Cheep Meat

It’s mid-October and a full moon and Momma Goose is on the front deck calling, “Is anybody home?”  She has come bearing a gift.  Six-and-a-half weeks ago she gave us Kimber and the Seven Chicks, newly hatched.  Today it is a welding sculpture she’s made, a functional tool rack made from horseshoes shaped into a trophy head configuration she calls Bruce the Moose.  I love it and laugh.  She can do names, Welcome signs, anything we want.  The Bearded One and I thank her profusely and both envision it on the barn wall.

Bruce the Moose

“It’ll be just me and the boys on the 22nd,” Momma Goose says, reminding us of the turkey harvesting and processing she’s invited us to.  Her husband has to work.  In just over a week, I think, I will be killing a turkey, dressing it out, then bringing it home to eat.  I can do this.  I want to do this.  Don’t I?  This is all about upping our learning curve so we can do it with our own chickens.  Eventually.

“It’s tricky dangerous to give those chicks names,” she advises me when I tell her that one of the Steves tried to crow this week.  The Bearded One is betting that almost all the chicks are cockerels, and will thus be culled (which sounds a lot like killed) when they reach full growth, which is in the next month or so.  “We’ll process them for you, if it’s too hard.”

Zucchini trough

Hell’s bells, we eat chicken; I believe in slow, local, sustainable food production as opposed to factory farms and all the hidden costs of cheap meat.  But the truth is I am still buying factory chicken.  Six at a time.  This is starting to feel a bit lazy on my part, I realize.  Momma Goose doesn’t judge me.  I like that a lot.

She bids us adieu, and I get a big knife and harvest the biggest zucchini we have, the one we let grow all summer just to see how big it would get.  It’s about a foot long and 6 inches in diameter, not really all that big this year.  I have to saw through the stem.  Zucchini skin gets thick and tough with age.  I cut it open, admire the still-creamy insides.  Chickens, I think, are not zucchini.  I feel the weight of the knife in my hand.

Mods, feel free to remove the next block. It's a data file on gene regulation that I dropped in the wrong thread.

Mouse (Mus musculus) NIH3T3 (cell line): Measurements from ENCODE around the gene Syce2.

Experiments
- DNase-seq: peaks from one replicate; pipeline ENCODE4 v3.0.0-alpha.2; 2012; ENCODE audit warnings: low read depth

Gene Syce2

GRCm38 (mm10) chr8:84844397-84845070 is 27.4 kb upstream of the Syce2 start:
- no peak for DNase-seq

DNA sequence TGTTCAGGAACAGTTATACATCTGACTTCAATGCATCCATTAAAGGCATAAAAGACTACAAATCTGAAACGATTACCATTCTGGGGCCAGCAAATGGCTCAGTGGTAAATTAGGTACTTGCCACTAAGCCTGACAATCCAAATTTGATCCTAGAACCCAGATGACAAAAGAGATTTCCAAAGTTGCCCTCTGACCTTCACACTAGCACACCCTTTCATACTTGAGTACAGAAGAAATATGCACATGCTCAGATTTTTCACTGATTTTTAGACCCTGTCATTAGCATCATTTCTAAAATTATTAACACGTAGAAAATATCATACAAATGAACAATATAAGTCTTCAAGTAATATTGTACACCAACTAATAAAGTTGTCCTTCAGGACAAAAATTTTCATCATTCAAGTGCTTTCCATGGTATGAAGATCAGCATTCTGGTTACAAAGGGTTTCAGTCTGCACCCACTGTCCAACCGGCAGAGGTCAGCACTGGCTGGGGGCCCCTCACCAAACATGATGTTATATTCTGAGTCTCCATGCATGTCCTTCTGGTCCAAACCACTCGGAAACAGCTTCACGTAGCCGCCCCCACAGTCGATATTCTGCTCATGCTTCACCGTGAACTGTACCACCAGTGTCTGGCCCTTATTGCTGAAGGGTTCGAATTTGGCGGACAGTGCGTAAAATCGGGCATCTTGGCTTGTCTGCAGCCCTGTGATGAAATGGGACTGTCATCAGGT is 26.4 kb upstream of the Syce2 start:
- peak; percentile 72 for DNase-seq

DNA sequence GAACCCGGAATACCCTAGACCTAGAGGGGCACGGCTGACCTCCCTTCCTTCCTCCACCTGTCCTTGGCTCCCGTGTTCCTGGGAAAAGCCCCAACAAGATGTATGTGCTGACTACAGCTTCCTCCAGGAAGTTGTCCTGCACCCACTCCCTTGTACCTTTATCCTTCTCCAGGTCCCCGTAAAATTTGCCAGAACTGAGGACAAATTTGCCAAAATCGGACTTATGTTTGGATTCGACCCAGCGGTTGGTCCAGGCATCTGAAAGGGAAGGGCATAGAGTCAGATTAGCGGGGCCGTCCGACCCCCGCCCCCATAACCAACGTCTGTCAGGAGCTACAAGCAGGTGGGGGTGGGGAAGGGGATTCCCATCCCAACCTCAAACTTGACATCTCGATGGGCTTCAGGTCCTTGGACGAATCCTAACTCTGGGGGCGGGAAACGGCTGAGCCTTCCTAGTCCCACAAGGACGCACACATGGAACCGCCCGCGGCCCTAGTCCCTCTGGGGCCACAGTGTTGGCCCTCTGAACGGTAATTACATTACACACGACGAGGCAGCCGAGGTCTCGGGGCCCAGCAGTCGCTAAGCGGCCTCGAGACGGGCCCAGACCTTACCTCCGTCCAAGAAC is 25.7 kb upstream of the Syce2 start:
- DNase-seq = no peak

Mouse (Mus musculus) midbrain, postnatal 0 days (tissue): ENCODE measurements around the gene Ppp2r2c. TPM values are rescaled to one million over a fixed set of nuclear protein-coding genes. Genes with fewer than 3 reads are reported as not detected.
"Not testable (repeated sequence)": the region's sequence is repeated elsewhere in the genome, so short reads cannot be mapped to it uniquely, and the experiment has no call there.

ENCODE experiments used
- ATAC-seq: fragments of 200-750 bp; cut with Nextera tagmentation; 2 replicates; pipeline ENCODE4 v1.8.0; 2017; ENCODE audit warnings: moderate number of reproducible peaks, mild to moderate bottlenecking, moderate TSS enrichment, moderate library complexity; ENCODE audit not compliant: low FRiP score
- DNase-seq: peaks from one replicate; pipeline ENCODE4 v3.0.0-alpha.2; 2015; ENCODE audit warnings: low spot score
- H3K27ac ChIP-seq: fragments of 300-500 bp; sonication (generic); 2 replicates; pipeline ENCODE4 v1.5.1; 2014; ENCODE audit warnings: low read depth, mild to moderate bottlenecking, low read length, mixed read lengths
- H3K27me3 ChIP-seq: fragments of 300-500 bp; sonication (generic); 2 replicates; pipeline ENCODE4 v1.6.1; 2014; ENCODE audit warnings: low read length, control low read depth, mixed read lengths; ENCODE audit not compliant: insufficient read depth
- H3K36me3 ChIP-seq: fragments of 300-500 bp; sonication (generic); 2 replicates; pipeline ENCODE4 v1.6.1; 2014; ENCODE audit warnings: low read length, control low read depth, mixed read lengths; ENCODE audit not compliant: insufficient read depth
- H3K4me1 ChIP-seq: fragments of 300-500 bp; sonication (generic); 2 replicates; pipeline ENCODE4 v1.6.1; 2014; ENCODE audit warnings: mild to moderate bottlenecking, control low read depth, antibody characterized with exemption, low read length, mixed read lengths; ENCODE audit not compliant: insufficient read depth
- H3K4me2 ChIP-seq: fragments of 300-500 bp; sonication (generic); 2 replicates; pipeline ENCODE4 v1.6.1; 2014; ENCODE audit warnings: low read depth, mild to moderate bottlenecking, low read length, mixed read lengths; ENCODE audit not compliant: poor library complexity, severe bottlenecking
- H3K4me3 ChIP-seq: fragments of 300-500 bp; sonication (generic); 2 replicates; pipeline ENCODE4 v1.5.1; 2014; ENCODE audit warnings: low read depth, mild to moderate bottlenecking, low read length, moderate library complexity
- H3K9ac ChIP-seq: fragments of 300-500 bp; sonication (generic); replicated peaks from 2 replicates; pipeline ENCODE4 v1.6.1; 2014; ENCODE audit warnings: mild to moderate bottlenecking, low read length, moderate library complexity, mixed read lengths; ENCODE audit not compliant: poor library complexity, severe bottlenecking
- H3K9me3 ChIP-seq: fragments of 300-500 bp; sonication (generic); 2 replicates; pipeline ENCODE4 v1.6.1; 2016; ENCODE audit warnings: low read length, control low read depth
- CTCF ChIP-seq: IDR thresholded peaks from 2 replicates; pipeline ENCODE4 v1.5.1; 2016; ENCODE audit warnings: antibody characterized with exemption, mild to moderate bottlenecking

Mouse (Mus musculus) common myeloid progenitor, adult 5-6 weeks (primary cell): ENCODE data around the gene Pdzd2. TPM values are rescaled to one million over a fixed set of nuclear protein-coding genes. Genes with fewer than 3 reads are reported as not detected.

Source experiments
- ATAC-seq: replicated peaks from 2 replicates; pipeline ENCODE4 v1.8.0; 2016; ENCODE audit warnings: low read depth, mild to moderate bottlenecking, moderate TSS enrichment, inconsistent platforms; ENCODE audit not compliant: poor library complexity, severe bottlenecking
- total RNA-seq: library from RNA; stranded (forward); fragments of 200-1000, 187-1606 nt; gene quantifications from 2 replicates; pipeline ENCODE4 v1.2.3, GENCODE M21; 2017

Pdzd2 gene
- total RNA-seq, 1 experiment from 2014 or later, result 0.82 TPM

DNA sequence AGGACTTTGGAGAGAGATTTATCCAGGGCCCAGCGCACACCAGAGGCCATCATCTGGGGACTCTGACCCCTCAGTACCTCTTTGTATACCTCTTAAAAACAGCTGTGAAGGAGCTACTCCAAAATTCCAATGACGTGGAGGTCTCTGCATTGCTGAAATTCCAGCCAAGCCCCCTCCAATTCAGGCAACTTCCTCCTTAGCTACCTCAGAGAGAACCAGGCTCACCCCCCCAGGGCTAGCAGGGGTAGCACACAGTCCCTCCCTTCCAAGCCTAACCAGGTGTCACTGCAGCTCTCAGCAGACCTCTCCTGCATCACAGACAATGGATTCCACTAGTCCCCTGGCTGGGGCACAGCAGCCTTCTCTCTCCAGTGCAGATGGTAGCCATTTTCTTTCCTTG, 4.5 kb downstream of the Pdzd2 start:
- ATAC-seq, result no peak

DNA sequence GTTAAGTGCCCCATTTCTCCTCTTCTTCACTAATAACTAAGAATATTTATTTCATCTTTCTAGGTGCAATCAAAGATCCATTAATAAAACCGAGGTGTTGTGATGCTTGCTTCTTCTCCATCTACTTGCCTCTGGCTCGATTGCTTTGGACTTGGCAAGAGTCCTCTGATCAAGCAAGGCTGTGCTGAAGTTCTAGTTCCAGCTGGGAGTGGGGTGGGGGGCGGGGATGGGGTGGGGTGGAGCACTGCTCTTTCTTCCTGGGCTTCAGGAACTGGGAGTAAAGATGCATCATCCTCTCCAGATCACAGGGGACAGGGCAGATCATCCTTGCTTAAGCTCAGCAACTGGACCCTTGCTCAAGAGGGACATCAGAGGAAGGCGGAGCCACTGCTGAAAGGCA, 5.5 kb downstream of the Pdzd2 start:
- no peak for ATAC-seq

On my way to the chickens, I pass by the pumpkin patch.  Nine big speckly pumpkins are clearly visible now, orange seeping through the dark green.  Dying leaves wither on the disintegrating stems.  Twenty pound pumpkins, maybe 25.

I ponder the pumpkin patch.

I remember Linus in the “Peanuts” comic strip and his fervent belief that every year on Halloween night, when all the kids are trick-or-treating, the Great Pumpkin rises out of the most “sincere” pumpkin patch and flies around the world giving toys to the most sincere children.

The farmlet, I decide, including this pumpkin patch, will not be sufficiently sincere until I wean myself from cheap chicken.  Okay, Great Pumpkin, I say, sincerely.  I can do that.

I hear Her reply in my mind –” If you can catch one”.

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5 responses to “Cheep Meat

  1. I love all your pictures and drawings, it really adds to the Farmlet experience. I wonder how Marilyn and Dusty will feel when they discover that they are roosters? They may need to see a therapist to work out all their gender confusion issues! 😉 I can’t imagine what it would be like to raise an animal and then “cull” it. I know it’s the circle of life, and the only way to really realize what it takes to have meat. The connections you make to the Earth when growing a plant, and harvesting it are one thing but the connections you make to another animal….I think it will be very difficult. In today’s world, the average person, myself included, is woefully ignorant and insulated from the processes it takes to be a carnivore. I like the Indian way of doing it, before you kill the animal you give thanks to them and to the Earth for providing you sustenance. Somehow that seems more proper. Anyhow, I give thanks to you, Dear Christi, for letting me have a glimpse into the Farmlet world. Give my love to everyone, and talk to you soon! ❤

  2. Great one mom. Makes me think about food and everything else. Love you.

  3. Loved the shopping carted stick chickens! Best I can do is buy the free range chicks and give my deepest thanks I do not have to cull them!

  4. Christine Widman

    Ah…the omnivore’s dilemma.
    Kingsolver has some interesting thoughts about this same issue in her book, Animal, Vegetable, Miracle.
    Almost all my Iowa relatives were farmers when I was growing up.
    One of my mother’s childhood chores was plucking chickens to prepare them for stew or roasting. She told me – when I was an adult & a mom – that the most difficult thing for her as the “cook” for our family was the feel of raw chicken. She told me this knowing that I was a reluctant beginning cook and couldn’t bear the look or feel of potatoes!
    I am sending out spiritual food energy as you begin this next phase of life on the Farmlet.
    C
    PS The Bearded One is my hero cartoonist of the world!
    Mad Pumpkin Chicken Axer is lol lol lol.

  5. Zucchini trought-Wonderful!

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